Still no silver bullet

June 9, 2011

Tom Wheeler, Image Credit: GSMA

The conference ended last night on a positive note for developing countries. Tom Wheeler, chairman of the board of the mHealth Alliance, told the closing session that the developing world’s patchy healthcare systems make them extra suitable for mHealth applications, which will increasingly depend on services hosted in cyberspace, as opposed to facilities on the ground.

That said, mHealth solutions do not need to be sophisticated to deliver, he added. “It’s all about information, and the network that facilitates the transfer of information. And that information doesn’t have to be ‘zeros’ and ‘ones’. The ability to make a phone call to get someone to take a pregnant mother who is in distress, to a medical facility — there is nothing technologically revolutionary about that. But the impact of that is transformational.”

Personally, I got the feeling that many of the challenges and opportunities that have surfaced during the conference have done so before — and will do so again, at future mobile health meets. “It’s always the same talk,” said a woman I spoke to whose mHealth business had a stall at the exhibition part of the conference.

Another issue was the lack of doctors at a meeting dedicated to healthcare. One speaker on Tuesday commented that although this was a conference about healthcare, all the panelists on the stage at that moment were technology types.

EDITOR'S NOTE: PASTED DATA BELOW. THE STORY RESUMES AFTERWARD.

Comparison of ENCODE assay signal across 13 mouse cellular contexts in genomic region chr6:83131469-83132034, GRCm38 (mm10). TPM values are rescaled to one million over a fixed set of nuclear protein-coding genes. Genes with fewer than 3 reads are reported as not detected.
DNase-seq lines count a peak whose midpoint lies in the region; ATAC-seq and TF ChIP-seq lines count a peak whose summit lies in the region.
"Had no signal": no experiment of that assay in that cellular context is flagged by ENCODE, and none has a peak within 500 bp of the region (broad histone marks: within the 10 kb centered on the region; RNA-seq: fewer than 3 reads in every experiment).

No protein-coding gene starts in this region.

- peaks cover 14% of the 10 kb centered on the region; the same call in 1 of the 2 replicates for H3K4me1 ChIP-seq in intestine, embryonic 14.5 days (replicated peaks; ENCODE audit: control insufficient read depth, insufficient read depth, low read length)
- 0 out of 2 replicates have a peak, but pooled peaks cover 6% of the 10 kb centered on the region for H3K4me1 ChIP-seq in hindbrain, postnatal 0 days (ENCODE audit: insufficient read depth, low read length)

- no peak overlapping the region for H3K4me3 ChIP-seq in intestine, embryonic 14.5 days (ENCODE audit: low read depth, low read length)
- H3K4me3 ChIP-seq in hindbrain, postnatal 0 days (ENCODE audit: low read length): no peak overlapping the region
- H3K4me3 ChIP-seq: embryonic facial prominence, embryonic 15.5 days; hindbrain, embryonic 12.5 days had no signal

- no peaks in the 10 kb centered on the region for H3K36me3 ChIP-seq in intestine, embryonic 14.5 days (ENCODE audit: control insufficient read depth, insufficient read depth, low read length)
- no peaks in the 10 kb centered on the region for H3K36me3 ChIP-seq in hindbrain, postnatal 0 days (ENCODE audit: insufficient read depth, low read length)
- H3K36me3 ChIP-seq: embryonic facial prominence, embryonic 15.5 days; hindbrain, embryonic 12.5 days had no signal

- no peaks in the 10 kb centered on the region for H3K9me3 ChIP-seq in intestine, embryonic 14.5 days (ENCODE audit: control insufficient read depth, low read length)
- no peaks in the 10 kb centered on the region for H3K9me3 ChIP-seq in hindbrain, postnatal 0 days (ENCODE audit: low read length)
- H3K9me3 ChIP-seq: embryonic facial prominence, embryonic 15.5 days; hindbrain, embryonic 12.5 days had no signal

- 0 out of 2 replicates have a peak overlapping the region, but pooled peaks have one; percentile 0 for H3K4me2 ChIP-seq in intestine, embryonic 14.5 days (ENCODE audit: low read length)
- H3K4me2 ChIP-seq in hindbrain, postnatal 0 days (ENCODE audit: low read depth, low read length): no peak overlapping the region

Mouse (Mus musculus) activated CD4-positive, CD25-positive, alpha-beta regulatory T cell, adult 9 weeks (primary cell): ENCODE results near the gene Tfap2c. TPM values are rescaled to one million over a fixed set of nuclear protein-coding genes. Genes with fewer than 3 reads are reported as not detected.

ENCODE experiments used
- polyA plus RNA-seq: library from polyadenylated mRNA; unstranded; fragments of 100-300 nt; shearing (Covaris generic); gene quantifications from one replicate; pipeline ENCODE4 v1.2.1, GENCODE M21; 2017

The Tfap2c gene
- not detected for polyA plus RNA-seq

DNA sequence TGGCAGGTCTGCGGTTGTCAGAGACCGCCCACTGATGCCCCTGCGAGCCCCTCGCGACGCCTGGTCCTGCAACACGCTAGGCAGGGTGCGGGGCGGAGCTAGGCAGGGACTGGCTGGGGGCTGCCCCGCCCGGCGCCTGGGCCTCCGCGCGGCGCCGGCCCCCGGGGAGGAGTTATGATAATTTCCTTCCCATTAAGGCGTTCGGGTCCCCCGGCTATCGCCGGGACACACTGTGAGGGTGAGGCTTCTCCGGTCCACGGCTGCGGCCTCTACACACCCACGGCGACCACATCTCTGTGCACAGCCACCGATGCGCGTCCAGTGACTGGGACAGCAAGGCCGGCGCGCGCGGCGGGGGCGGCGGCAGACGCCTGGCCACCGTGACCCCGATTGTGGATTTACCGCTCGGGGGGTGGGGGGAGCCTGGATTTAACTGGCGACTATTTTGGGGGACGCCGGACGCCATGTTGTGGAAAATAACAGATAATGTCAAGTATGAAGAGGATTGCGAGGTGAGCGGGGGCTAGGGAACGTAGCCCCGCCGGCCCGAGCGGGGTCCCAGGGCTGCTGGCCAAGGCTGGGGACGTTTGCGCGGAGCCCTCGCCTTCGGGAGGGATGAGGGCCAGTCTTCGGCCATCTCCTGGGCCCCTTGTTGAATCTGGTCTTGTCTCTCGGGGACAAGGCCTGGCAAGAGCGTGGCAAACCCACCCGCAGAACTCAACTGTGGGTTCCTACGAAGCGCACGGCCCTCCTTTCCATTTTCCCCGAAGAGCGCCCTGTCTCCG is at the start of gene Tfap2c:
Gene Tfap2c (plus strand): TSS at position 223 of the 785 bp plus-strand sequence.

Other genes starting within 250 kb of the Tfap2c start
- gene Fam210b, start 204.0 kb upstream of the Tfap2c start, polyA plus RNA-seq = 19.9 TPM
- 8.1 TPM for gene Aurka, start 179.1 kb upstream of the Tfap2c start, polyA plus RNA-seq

So I leave heartened by what I’ve heard, and the enthusiasm I’ve seen, but wondering when we’ll see the promise of mHealth fulfilled in my own back yard in South Africa. It’s clear that what everybody is waiting and hoping for is a healthcare breakthrough like m-pesa, the mobile banking system that has become hugely successful in Kenya. Something so obviously useful that it can’t help but succeed.

There was no such silver bullet presented at this conference. But given the strong interest from techies and policymakers alike to get mHealth off the ground, this won’t be the last we hear on the subject.

Linda Nordling, SciDev.Net columnist

Health going mobile: Mobile Health Summit 2011, Cape Town

June 3, 2011

There are five billion mobile phone subscribers in the world. For many in the developing world it represents the most efficient and reliable way of accessing information and communicating with each other. This provides an opportunity for healthcare providers to improve healthcare for people living in hard-to-reach areas.

The emerging field of ‘m-health’ technology applications will be the focus of the Mobile Health Summit that will be held in Cape Town next week (6-9 June). I will be on site, reporting on the latest innovations and the challenges in rolling them out in developing countries.

On this blog, you will read about the first comprehensive global survey looking at how 112 countries use mobiles to achieve health goals. This report, prepared by the UN Foundation, as part of a partnership with the Vodafone Foundation, and the World Health Organisation will be launched on Tuesday (7 June).

I will also attend an invite-only roundtable where ministers, mobile companies and international development organisations. And of course there will also be a bunch of m-health success stories (and some not so successful ones) to light the road ahead.

Meanwhile, you can check out some of SciDev.Net‘s coverage of mHealth issues on our homepage. Most recently, Jody Ranck argued that using mobile to collect and share health data can make healthcare cheaper, faster and more equitable and we reported from a similar mHealth Summit in Washington DC in November.

Linda Nordling, SciDev.Net columnist


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